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"The two-hander features the extraordinary acting talents of Declan Conlon and Thusitha Jayasundera. Conlon's portrayal of Nikolai Koslov is an evocative, heartrending performance. Jayasundera plays multiple roles that fill out the entire story...'My Eyes Went Dark' is a very timely piece of theater that examines a tragedy from a rarely seen perspective. It is an intriguing play that will surely captivate metro area audiences." Full Review
“Wilkinson's precise ear for dialogue makes his succession of brief scenes convincing, and ‘My Eyes Went Dark’ has power as a high-intensity acting showcase. But there's too little analysis of the mechanisms of revenge and forgiveness. Instead, the play offers intense, histrionic moments that we thrill to as voyeurs, not as thinkers. Actual grief and actual murder are repurposed for our dark entertainment, and there's something ugly in that." Full Review
"Conlon is especially brilliant at signaling submerged emotions, a skill that proves invaluable here...Given the fragmented nature of Matthew Wilkinson's script, the narrative is occasionally a little confusing...Still, under Wilkinson's direction, there are many passages of unsparing power, and Conlon and Jayasundera hold the play together through a potent combination of talent and nerve." Full Review
“Sincere as all this is, and significant as are its concerns with vengeance, forgiveness, guilt, and responsibility, the cool, quiet, low-key, soporifically paced production sometimes almost made my own eyes go dark…Jayasundera is versatile, able to adopt a variety of British accents that usually help identify who she's playing, and she can turn on deep reservoirs of feeling when required…Conlon…is less interesting…He…seems too dryly removed for a man so consumed by sadness and anger.” Full Review
"This beautifully told tale of utter grief and sadness is slowly parceled out to us over the 90 minutes we spend with these two souls that inhabit this perfectly crafted small space. Declan Conlon and Thusitha Jayasundera, the two very fine actors that have gifted us with their presence and talent, make it feel huge though...Although Wilkinson’s deep and layered drama has moments of disconnect, the play and the performances overcome those unfocused scenes as a whole." Full Review
“This should have been a powerful story, but it failed to engage me for one important reason. The character of Koslov is so unremittingly unlikable that it was difficult to be invested in his fate. Furthermore, the story is told out of sequence and is sometimes confusing. Resorting to colored lights and loud noises does not improve the material. Late in the play, it is suggested that Koslov’s rage against the flight controller was caused by displaced guilt. By that point, I no longer cared.” Full Review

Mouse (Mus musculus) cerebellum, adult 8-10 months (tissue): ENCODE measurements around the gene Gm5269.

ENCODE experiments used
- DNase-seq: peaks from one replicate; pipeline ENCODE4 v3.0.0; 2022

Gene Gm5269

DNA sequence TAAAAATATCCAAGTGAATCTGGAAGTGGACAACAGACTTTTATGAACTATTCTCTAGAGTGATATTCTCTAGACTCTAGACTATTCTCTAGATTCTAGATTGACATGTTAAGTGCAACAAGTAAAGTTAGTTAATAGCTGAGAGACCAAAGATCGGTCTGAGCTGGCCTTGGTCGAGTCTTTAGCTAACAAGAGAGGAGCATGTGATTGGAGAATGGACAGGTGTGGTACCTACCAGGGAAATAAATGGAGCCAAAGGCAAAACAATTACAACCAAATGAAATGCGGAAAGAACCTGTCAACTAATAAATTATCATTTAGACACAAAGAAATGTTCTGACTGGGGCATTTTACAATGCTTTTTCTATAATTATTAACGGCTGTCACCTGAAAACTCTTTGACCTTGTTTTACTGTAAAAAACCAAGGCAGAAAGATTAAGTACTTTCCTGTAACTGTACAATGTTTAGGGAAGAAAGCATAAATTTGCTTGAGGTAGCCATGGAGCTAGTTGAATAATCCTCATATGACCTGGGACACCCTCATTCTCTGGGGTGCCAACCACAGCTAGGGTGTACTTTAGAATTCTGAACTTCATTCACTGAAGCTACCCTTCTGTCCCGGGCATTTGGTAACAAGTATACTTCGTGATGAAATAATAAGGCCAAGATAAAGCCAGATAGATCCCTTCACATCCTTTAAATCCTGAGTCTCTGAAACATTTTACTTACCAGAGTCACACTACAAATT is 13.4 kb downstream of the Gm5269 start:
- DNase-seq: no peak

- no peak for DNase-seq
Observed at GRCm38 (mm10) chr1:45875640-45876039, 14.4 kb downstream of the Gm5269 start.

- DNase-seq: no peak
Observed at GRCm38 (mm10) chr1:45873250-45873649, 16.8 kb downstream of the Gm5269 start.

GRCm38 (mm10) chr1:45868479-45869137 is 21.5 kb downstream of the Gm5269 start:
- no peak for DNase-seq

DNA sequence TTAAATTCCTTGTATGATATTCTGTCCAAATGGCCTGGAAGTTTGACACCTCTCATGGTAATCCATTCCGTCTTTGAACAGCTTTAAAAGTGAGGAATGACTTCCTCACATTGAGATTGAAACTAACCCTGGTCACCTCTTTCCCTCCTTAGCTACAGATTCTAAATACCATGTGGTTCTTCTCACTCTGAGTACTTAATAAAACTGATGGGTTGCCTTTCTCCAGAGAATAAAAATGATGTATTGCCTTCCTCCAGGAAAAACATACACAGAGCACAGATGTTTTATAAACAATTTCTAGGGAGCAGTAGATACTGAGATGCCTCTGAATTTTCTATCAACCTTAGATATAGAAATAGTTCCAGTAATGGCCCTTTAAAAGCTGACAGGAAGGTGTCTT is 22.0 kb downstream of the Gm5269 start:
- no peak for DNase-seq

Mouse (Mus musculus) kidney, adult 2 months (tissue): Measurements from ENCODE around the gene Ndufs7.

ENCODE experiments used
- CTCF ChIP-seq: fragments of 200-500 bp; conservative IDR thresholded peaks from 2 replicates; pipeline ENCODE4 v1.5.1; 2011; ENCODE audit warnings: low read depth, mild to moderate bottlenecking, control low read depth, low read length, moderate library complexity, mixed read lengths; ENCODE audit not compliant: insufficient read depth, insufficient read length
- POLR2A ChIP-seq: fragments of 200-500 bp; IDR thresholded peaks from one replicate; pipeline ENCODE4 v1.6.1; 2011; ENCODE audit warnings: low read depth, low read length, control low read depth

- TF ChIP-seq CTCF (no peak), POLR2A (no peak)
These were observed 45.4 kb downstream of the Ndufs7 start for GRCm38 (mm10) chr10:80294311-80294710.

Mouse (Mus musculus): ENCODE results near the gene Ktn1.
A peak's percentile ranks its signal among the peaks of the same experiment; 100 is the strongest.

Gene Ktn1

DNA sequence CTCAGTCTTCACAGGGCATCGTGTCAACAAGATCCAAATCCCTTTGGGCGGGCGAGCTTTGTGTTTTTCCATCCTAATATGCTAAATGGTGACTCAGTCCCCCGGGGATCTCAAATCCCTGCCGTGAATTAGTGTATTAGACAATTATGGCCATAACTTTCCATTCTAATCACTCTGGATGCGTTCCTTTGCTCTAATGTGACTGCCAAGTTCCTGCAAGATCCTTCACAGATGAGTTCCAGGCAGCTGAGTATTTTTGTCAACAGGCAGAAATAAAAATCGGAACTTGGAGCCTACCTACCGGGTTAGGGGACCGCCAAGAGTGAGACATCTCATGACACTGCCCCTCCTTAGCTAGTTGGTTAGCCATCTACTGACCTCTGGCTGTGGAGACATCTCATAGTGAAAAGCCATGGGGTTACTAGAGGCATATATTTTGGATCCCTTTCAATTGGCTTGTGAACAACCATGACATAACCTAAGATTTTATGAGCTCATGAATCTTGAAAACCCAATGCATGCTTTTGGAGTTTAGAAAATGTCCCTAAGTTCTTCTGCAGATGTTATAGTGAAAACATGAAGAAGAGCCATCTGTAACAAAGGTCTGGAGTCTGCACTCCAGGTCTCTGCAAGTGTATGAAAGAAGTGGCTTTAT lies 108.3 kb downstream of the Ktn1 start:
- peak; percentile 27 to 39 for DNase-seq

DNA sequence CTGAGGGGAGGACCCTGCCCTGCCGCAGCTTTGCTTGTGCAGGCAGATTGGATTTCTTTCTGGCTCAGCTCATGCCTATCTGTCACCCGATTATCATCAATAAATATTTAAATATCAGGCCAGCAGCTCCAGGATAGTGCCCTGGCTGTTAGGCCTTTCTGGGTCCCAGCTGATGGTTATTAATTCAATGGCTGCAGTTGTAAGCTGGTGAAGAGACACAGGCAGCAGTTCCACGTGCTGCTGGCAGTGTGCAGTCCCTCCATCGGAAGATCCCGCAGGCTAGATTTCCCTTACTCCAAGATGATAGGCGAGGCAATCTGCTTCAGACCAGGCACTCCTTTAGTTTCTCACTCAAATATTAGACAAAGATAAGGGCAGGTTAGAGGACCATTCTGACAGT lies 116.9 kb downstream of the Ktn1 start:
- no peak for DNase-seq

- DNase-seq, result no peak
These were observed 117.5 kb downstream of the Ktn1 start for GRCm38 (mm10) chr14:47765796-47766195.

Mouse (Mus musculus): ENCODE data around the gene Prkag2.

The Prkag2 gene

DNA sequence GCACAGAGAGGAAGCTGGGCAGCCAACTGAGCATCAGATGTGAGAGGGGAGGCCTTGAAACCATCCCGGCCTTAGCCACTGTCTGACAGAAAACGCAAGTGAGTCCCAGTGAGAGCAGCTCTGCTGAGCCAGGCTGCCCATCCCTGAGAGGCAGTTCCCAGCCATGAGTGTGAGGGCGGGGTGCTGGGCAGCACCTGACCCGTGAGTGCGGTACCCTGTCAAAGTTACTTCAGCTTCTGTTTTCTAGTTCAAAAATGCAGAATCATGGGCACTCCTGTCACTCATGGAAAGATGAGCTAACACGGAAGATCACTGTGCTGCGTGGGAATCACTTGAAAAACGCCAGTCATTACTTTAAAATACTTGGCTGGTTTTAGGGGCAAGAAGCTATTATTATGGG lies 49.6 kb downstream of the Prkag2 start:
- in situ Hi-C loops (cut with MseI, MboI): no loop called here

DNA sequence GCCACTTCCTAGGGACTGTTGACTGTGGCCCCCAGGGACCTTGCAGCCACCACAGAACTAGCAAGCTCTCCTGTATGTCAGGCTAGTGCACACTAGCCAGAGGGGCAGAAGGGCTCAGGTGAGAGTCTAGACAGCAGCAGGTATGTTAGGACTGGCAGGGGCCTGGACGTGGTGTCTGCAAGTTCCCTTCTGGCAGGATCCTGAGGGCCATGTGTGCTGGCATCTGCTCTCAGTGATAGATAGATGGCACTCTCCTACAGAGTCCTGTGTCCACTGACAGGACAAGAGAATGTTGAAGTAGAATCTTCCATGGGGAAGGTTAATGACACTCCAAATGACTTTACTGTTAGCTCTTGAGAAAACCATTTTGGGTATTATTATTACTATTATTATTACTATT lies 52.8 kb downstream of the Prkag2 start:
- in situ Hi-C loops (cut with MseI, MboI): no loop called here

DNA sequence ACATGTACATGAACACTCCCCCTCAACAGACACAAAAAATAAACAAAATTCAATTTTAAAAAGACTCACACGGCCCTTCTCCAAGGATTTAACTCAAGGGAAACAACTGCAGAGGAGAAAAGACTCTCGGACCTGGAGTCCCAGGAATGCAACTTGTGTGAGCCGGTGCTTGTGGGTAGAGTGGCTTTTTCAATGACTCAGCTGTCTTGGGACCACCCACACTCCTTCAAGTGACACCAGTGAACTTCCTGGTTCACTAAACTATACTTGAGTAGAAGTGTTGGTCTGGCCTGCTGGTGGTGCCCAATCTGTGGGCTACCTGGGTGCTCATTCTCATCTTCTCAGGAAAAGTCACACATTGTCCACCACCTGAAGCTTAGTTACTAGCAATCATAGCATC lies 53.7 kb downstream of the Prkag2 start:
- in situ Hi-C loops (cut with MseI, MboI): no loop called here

“Performed in a small, intimate space with only a pair of chairs onstage, the play's potency is not borne solely by the Lear-like power of Conlon's performance. He is equaled by co-star Jayasundera, an accomplished actress who portrays multiple other characters who cross Koslov's path…These two finely wrought performances are honed to a sharp edge by the playwright, who also directs…A most unsettling evening that raises at least as many questions as it addresses.” Full Review
“Written and directed with thoughtful precision by Matthew Wilkinson...The production is a performance tour de force around which soul tragedy, self-betrayal and vengeance combine to break open an enlightened revelation by the play’s conclusion…Wilkinson’s work and this production are an intriguing mental exercise…The play’s power and dynamism are trenchant. This is an exceptional achievement in a production that is stylized and expressionistic.” Full Review
"Mr. Conlon’s Koslov doesn’t quite ever succeed in making us feel much real sorrow. His emotive range tends to be professionally efficient, but veers dangerously towards the melodramatic…Mr. Wilkinson, as the director, shares some of the responsibility for this shortcoming. More dauntingly, the action takes place over a broad range of locales...and at a pace much more suited to film or television than to the stage...Jayasundera, however, acquits herself remarkably well." Full Review
"'My Eyes Went Dark' turns out not to be particularly intellectually challenging, despite the questions it raises, because once raising them it doesn’t really do anything more with them. The premise of the play is a valid one but the play itself could use a lot more editing and fleshing out. And so my bottom line is this: the play itself is somewhat disappointing but the actors’ performances are phenomenal and those performances alone are justification enough for your seeing this one." Full Review